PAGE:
12Multiple Curves & Lane Changes
  • Practice negotiating curves and lane changes
  • Understand safety margins and gap selection
13Crossing an Obstacle & Swerving
  • Learn techniques for crossing over obstacles
  • Execute a basic swerve
  • Practice turning from a stop
  • Refine slow-speed weaves
14Skill Practice
  • Capstone exercise that combines a variety of maneuvers
15Skill Test
  • To assess basic skills using a cone weave, normal stop, turning from a stop, U-turn, quick stop, obstacle swerve, and cornering maneuver
  • To demonstrate basic motorcycle control skills and ability to avoid an obstacle
  • To demonstrate ability to use the proper technique to negotiate a curve

The course concludes with a classroom knowledge test and hands-on a riding skill evaluation. Once your RiderCoach hands you the course-completion card, you’ll be happy knowing that you’ve gone the extra mile to develop your own safe riding techniques.

There are benefits to taking a RiderCourse besides learning important skills and strategies: Most states waive the riding portion of your motorcycle endorsement test if you’ve successfully completed the Basic RiderCourse, and your insurance company might provide a discount on your insurance. Be sure to ask your agent.

Course fees vary depending on where you live. Some motorcycle distributors and brand-sponsored clubs have programs to reimburse you for all or part of the tuition. With more than 2,500 RiderCourse sites across the country, there is probably one near you.

General Information

The Basic RiderCourse teaches the basic mental and physical skills needed for riding. In some states, this course provides a waiver of the written and/or riding licensing tests.

  1. Pre-requisites:
    • Able to balance and ride a bicycle
    • Possess either a driver’s license or motorcycle learner’s permit
    • Prerequisites may vary by jurisdiction
  2. What to Expect
    • 15-hours of instruction (5 hours classroom/10 hours riding)
    • Range exercises include low-speed maneuvers and basic skills such as shifting, accelerating, braking, cornering, U-turn, lane change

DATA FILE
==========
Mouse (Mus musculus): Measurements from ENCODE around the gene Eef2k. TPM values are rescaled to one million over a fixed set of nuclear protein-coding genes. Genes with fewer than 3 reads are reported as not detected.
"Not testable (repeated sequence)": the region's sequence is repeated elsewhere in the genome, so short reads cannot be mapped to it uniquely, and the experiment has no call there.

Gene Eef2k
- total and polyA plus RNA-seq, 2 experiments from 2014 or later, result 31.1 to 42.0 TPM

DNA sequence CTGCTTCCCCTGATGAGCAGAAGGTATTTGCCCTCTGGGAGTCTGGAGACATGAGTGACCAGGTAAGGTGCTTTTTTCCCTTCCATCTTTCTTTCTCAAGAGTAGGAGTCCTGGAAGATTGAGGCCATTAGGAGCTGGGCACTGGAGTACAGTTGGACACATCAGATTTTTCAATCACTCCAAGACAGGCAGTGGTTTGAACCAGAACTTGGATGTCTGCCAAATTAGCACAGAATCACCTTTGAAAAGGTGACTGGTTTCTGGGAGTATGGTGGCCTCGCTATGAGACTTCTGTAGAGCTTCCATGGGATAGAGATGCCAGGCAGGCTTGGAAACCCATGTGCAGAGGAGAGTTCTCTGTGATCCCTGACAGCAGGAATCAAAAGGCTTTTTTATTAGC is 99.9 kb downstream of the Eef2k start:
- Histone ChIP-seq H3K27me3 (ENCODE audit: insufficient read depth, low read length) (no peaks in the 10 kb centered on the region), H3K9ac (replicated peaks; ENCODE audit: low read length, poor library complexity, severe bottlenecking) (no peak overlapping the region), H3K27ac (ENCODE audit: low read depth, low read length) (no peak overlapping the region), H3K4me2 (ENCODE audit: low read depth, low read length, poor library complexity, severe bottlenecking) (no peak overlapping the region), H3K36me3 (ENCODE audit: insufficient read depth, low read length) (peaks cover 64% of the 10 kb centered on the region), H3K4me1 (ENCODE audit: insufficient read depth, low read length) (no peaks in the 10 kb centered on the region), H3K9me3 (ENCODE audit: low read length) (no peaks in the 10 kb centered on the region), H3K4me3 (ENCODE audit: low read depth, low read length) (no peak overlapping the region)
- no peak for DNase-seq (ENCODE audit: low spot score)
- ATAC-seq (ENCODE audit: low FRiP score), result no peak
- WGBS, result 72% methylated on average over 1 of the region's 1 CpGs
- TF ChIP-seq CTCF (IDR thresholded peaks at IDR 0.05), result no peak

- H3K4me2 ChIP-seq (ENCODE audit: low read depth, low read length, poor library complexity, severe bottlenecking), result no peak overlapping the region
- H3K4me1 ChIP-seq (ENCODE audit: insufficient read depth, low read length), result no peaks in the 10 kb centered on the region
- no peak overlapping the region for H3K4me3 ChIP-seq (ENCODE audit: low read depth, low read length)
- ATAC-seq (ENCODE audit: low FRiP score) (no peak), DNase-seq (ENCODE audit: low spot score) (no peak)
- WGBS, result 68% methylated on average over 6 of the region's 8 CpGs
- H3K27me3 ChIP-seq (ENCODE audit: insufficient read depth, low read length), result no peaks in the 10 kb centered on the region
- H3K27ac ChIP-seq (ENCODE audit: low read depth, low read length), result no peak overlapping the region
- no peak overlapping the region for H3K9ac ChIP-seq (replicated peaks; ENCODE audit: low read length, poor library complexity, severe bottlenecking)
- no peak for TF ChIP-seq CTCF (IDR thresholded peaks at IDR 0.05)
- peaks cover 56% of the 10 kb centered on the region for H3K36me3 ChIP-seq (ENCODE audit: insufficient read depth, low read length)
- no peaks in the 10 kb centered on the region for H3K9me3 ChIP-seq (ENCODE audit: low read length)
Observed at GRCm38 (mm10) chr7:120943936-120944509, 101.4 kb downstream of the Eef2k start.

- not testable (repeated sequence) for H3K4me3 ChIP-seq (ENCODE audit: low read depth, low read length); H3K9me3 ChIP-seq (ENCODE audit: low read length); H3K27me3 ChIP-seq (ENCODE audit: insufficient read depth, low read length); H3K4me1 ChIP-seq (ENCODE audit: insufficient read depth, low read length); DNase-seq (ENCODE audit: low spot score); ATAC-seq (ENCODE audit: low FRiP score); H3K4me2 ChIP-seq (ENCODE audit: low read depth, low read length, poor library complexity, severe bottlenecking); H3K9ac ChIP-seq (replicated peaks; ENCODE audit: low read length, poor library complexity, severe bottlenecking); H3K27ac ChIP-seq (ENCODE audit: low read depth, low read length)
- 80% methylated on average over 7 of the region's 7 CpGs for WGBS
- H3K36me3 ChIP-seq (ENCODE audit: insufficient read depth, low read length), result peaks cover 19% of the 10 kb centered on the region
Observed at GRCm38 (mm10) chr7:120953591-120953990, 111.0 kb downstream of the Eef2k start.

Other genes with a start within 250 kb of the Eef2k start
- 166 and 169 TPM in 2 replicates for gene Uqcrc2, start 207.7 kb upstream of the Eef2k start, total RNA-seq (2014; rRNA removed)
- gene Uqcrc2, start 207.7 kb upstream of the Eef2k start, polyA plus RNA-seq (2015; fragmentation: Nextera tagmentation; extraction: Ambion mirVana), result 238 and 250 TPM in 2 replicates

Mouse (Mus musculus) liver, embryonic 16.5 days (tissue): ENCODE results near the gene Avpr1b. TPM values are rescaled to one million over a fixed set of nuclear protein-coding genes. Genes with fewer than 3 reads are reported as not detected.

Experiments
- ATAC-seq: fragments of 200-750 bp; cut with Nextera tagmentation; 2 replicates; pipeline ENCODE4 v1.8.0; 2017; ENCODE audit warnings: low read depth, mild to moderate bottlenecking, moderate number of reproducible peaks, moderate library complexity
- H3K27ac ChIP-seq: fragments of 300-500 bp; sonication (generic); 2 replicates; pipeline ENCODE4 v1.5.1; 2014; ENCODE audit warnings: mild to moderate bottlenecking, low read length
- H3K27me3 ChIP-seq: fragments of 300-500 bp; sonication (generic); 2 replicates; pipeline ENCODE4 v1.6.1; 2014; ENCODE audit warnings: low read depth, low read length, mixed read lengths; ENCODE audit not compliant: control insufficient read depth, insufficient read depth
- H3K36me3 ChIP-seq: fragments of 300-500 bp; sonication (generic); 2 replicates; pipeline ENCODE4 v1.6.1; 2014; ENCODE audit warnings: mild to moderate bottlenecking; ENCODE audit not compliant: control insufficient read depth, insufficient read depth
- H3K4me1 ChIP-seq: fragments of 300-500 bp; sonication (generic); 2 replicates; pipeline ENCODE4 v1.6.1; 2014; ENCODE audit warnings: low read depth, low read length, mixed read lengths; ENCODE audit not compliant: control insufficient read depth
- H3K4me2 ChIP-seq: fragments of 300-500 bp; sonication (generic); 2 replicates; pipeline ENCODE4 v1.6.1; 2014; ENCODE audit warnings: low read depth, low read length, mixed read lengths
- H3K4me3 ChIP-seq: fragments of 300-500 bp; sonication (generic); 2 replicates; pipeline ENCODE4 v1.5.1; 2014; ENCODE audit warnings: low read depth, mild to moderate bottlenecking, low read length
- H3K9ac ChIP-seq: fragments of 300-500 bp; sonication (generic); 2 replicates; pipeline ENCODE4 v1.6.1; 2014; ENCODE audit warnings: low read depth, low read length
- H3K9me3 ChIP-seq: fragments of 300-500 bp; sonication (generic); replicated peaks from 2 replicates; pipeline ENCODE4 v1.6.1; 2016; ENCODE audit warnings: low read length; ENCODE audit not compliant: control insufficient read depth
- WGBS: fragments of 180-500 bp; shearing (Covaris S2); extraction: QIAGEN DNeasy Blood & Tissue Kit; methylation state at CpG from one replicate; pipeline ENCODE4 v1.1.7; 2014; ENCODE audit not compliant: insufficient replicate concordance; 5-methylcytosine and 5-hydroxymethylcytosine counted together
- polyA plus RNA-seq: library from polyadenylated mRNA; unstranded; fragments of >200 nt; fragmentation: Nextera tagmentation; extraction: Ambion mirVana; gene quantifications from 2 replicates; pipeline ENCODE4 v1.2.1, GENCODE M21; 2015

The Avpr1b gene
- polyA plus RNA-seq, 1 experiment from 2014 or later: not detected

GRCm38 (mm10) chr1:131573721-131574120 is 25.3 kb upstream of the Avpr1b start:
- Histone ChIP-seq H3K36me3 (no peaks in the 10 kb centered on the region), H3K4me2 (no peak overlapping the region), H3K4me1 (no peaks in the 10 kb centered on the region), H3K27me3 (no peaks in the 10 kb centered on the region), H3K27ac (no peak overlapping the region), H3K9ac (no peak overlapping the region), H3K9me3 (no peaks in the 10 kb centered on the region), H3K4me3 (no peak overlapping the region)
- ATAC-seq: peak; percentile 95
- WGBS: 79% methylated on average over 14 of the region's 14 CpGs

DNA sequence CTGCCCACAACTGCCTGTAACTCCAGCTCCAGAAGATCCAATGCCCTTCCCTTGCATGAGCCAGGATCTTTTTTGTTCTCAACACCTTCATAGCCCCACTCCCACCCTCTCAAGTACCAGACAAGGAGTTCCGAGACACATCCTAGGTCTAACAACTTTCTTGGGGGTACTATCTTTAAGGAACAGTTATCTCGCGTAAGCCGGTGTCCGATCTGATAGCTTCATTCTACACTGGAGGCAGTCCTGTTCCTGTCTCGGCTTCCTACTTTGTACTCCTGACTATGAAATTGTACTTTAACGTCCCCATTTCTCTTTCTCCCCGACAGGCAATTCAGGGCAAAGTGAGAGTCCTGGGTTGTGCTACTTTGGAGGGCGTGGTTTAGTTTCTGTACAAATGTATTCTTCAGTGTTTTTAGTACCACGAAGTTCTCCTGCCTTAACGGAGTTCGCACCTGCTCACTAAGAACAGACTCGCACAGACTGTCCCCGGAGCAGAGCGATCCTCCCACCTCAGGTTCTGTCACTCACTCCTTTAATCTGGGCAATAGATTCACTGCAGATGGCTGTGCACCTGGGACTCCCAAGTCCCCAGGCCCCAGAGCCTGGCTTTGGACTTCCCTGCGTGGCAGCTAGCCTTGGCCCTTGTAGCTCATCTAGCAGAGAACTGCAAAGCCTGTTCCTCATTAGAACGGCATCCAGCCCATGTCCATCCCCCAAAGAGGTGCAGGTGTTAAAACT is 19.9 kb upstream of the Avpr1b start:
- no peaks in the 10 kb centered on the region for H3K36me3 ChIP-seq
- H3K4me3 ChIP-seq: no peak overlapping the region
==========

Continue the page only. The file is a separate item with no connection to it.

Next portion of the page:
• You’ll be with the same group for the duration of your training
    • You’ll receive individual RiderCoach feedback while learning to ride
    • Motorcycle/scooter, helmet and gloves are provided
    • Types and/or models of motorcycles available vary by site. Ask your RiderCoach which training bike is best for you based on your height, weight or preferred riding style
    • If you have difficulty maneuvering your bike during low-speed exercises, ask your RiderCoach if you can switch to a different kind of motorcycle (i.e., scooter, standard, sport bike or cruiser)
  3. What to Bring
    • Food/beverages for breaks and lunch
    • Your own riding gear if you prefer
    • Pen/pencil for classroom sessions
  4. What you MUST Wear:
    • DOT-compliant helmet
    • Eye protection
    • Long-sleeve shirt or jacket
    • Long, non-flare pants made of denim or equivalent or more durable material
    • Over-the-ankle boots (sturdy, not canvas)
    • Full-finger gloves, preferably leather

Recommended Next Steps

Basic RiderCourse 2 – Skills Practice. This one course allows you more seat time and can be a great way to refine new skills, get used to a new-to-you motorcycle, and more.

Find a Course Near You:

    All training providers manage their own schedules and enrollments. To reschedule a class contact your class provider.